- Tom Hanks
And then the Coronavirus pandemic unfolded – with Hanks and his wife Rita Wilson being among the first high-profile cases in the movie business. That, of course, didn’t stop one of Hollywood’s most optimistic figures. While quarantining in Australia, Hanks wrote an exclusive feature for the new issue of Empire all about his approach to Greyhound, and why war movies can ultimately be a source of hope. Read an extract from Hanks' inspiring article below, and find the full piece in the Wonder Woman 1984 issue of Empire, on sale from Thursday 16 April. Read here for more info on picking up a copy while social distancing.
The Wallet in Pulp Fiction Was Quentin Tarantino’s. Jules’ wallet in Pulp Fiction that reads “Bad #&$&*@$” actually belonged to the director—who picked it up because of its reference to the 1971 film Shaft. As it happened, Samuel L. Jackson would go on to play the character that inspired the wallet in the 2000 remake of Shaft.
Before being an actor, Bruce Willis worked as a private investigator.
——I DON’T DOUBT that the news of another World War II drama with my name on it will result in cries of, “What? Again? Why?” I read history for more than entertainment to pass the time on a summer beach (or while I took ‘Shelter-In-Place’). I am an actor tasked by Shakespeare — who wrote the greatest historical narratives in literature — to hold the mirror up to human nature. Well-written history, be it the Bard’s Henry IV Parts One and Two or Eugene Sledge’s With The Old Breed: At Peleliu And Okinawa, is as authentic to the record of history as it is to the verities of human nature. These things happened to human beings who were just like us, placing soul-crushing stresses on folks who hoped to keep their families secure, pursue happiness, enjoy the results of their labour, and simply grow old and grow _up_. That is the stuff of timeless drama, free of any fog of nostalgia nor limited by genre.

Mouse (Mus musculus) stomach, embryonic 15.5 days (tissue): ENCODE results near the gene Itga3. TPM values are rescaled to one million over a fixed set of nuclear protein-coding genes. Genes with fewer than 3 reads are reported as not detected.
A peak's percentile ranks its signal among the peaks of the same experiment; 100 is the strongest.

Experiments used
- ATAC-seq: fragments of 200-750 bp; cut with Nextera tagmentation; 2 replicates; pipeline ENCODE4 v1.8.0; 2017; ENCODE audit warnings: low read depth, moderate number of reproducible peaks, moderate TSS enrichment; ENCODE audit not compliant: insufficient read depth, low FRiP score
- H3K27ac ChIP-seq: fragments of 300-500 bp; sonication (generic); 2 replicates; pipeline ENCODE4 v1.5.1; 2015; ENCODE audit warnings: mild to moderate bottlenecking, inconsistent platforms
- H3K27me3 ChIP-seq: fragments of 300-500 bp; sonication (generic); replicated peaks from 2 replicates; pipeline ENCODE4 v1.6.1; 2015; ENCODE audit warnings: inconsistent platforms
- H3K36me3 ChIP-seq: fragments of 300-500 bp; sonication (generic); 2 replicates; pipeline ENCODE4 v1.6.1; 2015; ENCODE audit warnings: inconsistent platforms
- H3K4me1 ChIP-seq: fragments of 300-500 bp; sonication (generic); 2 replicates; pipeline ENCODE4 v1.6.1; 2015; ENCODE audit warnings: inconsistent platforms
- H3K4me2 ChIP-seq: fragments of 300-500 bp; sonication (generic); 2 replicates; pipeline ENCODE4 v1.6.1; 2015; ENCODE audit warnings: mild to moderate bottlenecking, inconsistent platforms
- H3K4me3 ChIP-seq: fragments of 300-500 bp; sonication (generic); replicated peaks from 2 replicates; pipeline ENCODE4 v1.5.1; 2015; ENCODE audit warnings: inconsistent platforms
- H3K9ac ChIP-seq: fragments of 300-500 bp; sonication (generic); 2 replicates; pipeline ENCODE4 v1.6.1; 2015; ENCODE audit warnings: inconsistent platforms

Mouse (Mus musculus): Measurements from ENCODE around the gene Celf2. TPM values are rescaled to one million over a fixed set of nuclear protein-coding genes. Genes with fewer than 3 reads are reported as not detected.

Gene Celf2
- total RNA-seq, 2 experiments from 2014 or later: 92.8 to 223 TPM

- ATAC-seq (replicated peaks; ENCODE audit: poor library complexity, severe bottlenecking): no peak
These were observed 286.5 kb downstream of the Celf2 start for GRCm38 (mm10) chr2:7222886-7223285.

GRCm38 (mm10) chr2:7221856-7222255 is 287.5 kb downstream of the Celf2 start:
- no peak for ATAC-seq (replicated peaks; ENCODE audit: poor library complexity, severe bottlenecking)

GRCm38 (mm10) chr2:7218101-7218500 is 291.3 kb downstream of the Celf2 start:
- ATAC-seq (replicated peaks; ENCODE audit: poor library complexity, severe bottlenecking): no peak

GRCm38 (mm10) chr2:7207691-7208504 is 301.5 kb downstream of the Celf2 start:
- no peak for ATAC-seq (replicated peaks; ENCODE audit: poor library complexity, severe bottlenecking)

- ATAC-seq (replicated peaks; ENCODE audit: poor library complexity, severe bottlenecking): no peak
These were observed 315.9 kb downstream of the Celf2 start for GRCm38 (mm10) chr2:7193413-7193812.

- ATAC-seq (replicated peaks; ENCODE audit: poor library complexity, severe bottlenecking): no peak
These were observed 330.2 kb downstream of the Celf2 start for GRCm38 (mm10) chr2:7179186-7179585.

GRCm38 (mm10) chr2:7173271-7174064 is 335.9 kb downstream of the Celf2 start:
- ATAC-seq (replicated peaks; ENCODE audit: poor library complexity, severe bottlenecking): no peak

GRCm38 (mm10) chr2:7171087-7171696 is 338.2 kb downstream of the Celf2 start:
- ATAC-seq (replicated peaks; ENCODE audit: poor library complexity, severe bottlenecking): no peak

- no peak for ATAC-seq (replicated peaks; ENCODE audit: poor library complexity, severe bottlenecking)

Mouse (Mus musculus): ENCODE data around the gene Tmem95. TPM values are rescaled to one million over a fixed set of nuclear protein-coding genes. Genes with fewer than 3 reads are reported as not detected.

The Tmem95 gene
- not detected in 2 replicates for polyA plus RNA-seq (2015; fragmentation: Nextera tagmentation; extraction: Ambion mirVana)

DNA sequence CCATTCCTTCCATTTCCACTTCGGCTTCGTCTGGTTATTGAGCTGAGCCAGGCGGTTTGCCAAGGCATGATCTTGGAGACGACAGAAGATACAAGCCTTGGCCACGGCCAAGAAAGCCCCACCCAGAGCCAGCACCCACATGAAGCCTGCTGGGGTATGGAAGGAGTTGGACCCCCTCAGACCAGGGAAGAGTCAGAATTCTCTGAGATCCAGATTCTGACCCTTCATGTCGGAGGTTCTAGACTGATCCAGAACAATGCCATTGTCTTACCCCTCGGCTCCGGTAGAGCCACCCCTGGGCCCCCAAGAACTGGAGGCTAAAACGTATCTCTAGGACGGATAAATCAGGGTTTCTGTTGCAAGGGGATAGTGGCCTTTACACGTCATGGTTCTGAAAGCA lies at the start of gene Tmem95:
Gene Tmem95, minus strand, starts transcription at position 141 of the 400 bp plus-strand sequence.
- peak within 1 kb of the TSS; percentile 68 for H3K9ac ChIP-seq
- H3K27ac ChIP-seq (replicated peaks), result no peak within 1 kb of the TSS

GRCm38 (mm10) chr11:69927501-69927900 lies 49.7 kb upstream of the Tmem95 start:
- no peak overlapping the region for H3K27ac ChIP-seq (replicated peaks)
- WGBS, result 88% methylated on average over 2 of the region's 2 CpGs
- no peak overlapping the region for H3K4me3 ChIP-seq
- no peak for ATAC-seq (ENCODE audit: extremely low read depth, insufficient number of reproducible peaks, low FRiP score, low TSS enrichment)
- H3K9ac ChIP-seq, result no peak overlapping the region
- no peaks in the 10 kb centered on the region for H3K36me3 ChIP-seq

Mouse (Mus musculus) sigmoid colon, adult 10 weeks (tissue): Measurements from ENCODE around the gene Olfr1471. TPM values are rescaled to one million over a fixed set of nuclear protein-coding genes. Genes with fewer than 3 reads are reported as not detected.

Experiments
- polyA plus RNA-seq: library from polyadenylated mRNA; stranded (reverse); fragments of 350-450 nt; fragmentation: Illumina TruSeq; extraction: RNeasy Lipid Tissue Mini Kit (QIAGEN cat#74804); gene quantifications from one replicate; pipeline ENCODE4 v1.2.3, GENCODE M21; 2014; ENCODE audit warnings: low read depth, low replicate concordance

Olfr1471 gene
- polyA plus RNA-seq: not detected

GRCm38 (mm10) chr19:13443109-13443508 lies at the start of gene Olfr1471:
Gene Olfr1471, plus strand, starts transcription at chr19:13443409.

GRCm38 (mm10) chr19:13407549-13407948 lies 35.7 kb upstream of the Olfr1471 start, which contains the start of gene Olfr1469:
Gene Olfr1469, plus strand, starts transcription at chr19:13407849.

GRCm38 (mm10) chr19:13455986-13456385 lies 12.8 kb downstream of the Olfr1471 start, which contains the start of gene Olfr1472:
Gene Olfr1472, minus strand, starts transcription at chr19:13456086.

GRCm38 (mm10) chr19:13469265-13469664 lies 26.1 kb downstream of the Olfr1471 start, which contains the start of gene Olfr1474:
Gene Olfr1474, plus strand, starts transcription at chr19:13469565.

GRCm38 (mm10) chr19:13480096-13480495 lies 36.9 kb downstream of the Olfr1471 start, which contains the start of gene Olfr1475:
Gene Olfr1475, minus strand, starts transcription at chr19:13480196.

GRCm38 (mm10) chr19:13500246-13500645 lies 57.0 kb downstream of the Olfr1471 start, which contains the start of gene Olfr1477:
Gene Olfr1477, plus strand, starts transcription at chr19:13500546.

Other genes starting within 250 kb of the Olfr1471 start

In Michael Chabon’s most wonderful book, The Amazing Adventures Of Kavalier & Clay, a woman writes this love letter in the earliest days of The War: “I don’t know what is going to happen to you, to the country or the world. For all I know these words themselves are lying at the bottom of the sea.” Stories from World War II are about the heartbreak and worries of I don’t know. In our production company Playtone’s mini-series and much of the non-fiction-based films I’ve done, the stasis of I don’t know is the personal challenge that can be met with common purpose, with some characters being demonstrably right and others being devastatingly wrong. Even in the best of times, in eras of peace and normalcy, heroes, villains and cowards all work their instincts. In stories of The War, as, I hope, in Greyhound, we see our current selves reflected on screen — of the choices each of us are forced to make in times of purpose and in periods of stasis.
"The Revenant." Leonardo DiCaprio chose to devour a raw slab of bison's liver, even though he is vegetarian. He also had to learn to shoot a musket, build a fire, speak two Native American languages (Pawnee and Arikara), and study with a doctor who specializes in ancient healing techniques. DiCaprio calls it the hardest performance of his career.
It is the human condition to suffer Fate. How we live through that suffering is when we define our humanity, no?
Sylvester Stallone was so poor, he had to sell his dog for $50. A week later, he sold the script for Rocky and bought him back for $3,000.
Greyhound is currently expected to arrive in UK cinemas later in 2020.